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AP3302 Pt3 Contents

AP3302 Pt3 Section 2Contents

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AP 3302 Pt. 3

Section 2


Timebase Principles

To make the spot sweep from P to Q, thereby producing a horizontal trace, we make the voltage on X2 rise evenly from a negative to a positive value relative to earth. The effect of this is shown in Fig 7.

When the sweep has ended we must cause the voltage on X2 to Jail rapidly from its final positive value to its original negative value so that as quickly as possible after the sweep ends the spot is again at point P, ready for the next sweep to commence. The shape of the flyback portion of the waveform is not usually important because the c.r.t. is blanked out for the duration of the flyback time.

The complete timebase waveform which we apply to X2 is as shown in Fig 8a. Because it resembles the teeth of a saw we call it a sawtooth waveform.

The same results would be obtained if we earthed X2 and applied a negative-going sawtooth waveform to Xi, as in Fig 8b. It does not matter, therefore, whether we consider positive-going or negative-going sawtooths because both produce the same result when applied to the appropriate X plate.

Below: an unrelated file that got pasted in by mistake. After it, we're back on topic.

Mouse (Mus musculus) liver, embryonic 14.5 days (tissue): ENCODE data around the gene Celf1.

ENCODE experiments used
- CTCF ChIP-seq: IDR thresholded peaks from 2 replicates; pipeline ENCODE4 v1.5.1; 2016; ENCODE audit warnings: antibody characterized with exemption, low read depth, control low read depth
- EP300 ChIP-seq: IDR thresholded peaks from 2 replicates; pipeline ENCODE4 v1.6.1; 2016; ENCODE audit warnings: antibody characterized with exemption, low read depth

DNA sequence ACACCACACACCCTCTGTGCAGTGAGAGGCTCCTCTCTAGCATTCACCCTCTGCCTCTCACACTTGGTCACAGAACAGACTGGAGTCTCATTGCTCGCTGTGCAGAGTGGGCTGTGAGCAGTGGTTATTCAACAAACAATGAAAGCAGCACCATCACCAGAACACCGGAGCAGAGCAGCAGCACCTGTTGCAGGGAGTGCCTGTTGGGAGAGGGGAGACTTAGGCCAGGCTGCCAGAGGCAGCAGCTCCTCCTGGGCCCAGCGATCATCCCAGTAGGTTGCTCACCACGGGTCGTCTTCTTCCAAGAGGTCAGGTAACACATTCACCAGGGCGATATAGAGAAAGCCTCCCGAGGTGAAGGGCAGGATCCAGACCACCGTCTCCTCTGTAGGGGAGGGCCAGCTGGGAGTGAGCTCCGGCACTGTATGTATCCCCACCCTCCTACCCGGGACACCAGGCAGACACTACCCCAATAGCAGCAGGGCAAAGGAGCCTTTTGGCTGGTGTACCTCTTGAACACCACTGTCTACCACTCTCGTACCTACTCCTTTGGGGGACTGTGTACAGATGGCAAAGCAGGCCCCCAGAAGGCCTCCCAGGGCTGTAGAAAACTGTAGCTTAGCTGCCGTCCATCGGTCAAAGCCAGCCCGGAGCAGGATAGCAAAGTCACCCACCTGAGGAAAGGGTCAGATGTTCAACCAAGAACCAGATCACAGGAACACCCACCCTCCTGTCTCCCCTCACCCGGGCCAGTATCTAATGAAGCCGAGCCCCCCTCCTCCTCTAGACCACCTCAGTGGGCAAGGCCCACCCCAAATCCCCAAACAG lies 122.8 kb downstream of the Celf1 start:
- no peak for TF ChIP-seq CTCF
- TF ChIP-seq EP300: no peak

The slope of the sawtooth during the sweep time determines the speed with which the spot is deflected. This determines the timebase velocity, and the steeper the slope the greater is the velocity. The amplitude of the sawtooth determines the distance through which the spot is deflected, i.e. the trace length or timebase width.

It is usual to have a timebase which at all times occupies the full width of the c.r.t. screen so as to have as large a ‘picture’ as possible. This means that the sawtooth amplitude must always be constant.

Let us assume that the required length of trace on a radar display is four inches. We have seen earlier in this chapter that if we require to measure targets at a range of up to 20 miles



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